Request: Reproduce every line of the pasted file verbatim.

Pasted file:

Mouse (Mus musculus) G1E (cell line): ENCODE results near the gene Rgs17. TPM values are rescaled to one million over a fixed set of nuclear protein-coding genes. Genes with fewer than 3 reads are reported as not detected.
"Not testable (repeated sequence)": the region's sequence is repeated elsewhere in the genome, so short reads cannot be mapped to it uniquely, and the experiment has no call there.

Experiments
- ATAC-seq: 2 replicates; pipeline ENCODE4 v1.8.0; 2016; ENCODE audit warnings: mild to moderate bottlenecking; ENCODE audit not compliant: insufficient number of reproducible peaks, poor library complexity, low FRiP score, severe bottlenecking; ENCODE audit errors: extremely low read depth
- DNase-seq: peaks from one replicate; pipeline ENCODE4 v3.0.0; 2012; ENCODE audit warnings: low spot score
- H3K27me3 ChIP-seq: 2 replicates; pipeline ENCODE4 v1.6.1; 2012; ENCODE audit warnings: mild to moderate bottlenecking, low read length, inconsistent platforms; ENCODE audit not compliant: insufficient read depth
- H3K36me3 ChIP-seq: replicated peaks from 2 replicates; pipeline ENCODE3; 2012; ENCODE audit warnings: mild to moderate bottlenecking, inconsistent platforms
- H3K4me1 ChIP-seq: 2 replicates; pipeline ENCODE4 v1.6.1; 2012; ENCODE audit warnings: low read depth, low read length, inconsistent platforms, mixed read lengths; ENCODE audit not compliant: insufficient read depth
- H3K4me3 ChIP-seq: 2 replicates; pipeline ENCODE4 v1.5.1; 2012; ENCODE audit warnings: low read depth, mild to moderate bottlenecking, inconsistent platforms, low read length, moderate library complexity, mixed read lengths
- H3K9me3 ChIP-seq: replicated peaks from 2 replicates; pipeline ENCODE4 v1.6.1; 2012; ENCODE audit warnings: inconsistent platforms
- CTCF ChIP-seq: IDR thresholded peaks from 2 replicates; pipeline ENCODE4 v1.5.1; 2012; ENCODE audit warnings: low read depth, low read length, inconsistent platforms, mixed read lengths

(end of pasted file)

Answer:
Mouse (Mus musculus) G1E (cell line): ENCODE results near the gene Rgs17. TPM values are rescaled to one million over a fixed set of nuclear protein-coding genes. Genes with fewer than 3 reads are reported as not detected.
"Not testable (repeated sequence)": the region's sequence is repeated elsewhere in the genome, so short reads cannot be mapped to it uniquely, and the experiment has no call there.

Experiments
- ATAC-seq: 2 replicates; pipeline ENCODE4 v1.8.0; 2016; ENCODE audit warnings: mild to moderate bottlenecking; ENCODE audit not compliant: insufficient number of reproducible peaks, poor library complexity, low FRiP score, severe bottlenecking; ENCODE audit errors: extremely low read depth
- DNase-seq: peaks from one replicate; pipeline ENCODE4 v3.0.0; 2012; ENCODE audit warnings: low spot score
- H3K27me3 ChIP-seq: 2 replicates; pipeline ENCODE4 v1.6.1; 2012; ENCODE audit warnings: mild to moderate bottlenecking, low read length, inconsistent platforms; ENCODE audit not compliant: insufficient read depth
- H3K36me3 ChIP-seq: replicated peaks from 2 replicates; pipeline ENCODE3; 2012; ENCODE audit warnings: mild to moderate bottlenecking, inconsistent platforms
- H3K4me1 ChIP-seq: 2 replicates; pipeline ENCODE4 v1.6.1; 2012; ENCODE audit warnings: low read depth, low read length, inconsistent platforms, mixed read lengths; ENCODE audit not compliant: insufficient read depth
- H3K4me3 ChIP-seq: 2 replicates; pipeline ENCODE4 v1.5.1; 2012; ENCODE audit warnings: low read depth, mild to moderate bottlenecking, inconsistent platforms, low read length, moderate library complexity, mixed read lengths
- H3K9me3 ChIP-seq: replicated peaks from 2 replicates; pipeline ENCODE4 v1.6.1; 2012; ENCODE audit warnings: inconsistent platforms
- CTCF ChIP-seq: IDR thresholded peaks from 2 replicates; pipeline ENCODE4 v1.5.1; 2012; ENCODE audit warnings: low read depth, low read length, inconsistent platforms, mixed read lengths